India, along with other G4 nations – Brazil, Germany, and Japan – has offered to forgo veto power initially as a bargaining chip to get the reform of the United Nations Security Council process moving.

“The issue of veto is important, but we should not allow it to have a veto over the process of Council reform itself,” India’s Permanent Representative at the UN, Syed Akbaruddin, suggested recently. While new permanent members would, in principle, have veto powers that the current five members have, he said, “they shall not exercise the veto until a decision on the matter has been taken during a review”.

Clearly this is a well-meaning move to get the reform process going but in light of the rapidly evolving geopolitical realities, it is unlikely to go anywhere. While the Modi government has made a number of departures in Indian foreign policy since coming to office, on the issue of UN Security council reform, it has largely followed its predecessors.

From the United Progressive Alliance to the National Democratic Alliance, Indian political elites remain obsessed with the UN. Even as the UN’s failures have become self-evident over the years, India has continued to view it as an almost indispensable actor in global politics that needs substantial Indian diplomatic investment.

While this fascination with a moribund institution may not have had any cost in the past when India was on the periphery of global politics, a rising India of today cannot afford to cling on to that same old worldview. Yet India continues to expend its precious diplomatic capital on pursuing the permanent membership of the Security Council.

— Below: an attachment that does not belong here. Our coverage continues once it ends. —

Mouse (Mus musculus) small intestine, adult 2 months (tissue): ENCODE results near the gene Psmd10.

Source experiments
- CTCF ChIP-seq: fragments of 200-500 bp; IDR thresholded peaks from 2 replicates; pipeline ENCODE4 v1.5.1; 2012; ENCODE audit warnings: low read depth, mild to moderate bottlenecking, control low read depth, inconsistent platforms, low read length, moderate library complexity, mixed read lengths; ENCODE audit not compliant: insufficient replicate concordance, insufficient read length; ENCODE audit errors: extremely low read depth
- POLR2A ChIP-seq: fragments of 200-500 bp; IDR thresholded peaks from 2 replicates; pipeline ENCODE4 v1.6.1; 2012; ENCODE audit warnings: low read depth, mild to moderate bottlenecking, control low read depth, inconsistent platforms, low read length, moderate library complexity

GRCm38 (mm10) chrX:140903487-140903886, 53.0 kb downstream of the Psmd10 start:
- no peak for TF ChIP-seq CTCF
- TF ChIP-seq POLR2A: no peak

Underwhelming experiences

India’s experience with the UN has historically been underwhelming, to put it mildly. Indian national interests have suffered whenever the nation has looked to the UN for support. As the Nehruvian idealism has gradually been replaced by a more confident assertion of Indian national interests, it is time for India to make a more forceful dissociation from the perfunctory modalities of the UN.

Too much of a UN-fixation is not good for the health of any nation, much less for a rising power like India. Indian interests today are global and ever-expanding. And the Indian government should have the self-confidence to declare that these interests will be protected and enhanced, irrespective of the priorities of other external actors.

The Indian government is the only legitimate constitutional authority to decide when and how to use its instruments of power. And by and large there is only one criterion that it should use: preservation of vital Indian interests.

The UN is an international organisation that was established in the aftermath of the Second World War and so reflects the distribution of power of that era. The Security Council, where the real power lies, has five permanent members with veto powers who use the organisation to further their own interests. The General Assembly for all its pretensions remains a mere talking shop. The state of affairs in the UN is so pathetic that apart from some of its technical bodies, the rest of the organisation is a farce. The UN Human Rights Council has had members like Sudan, Zimbabwe, China and Saudi Arabia, not exactly known for their stellar human rights credentials. No wonder Vaclav Havel called it “A Table for Tyrants”.

Easy way out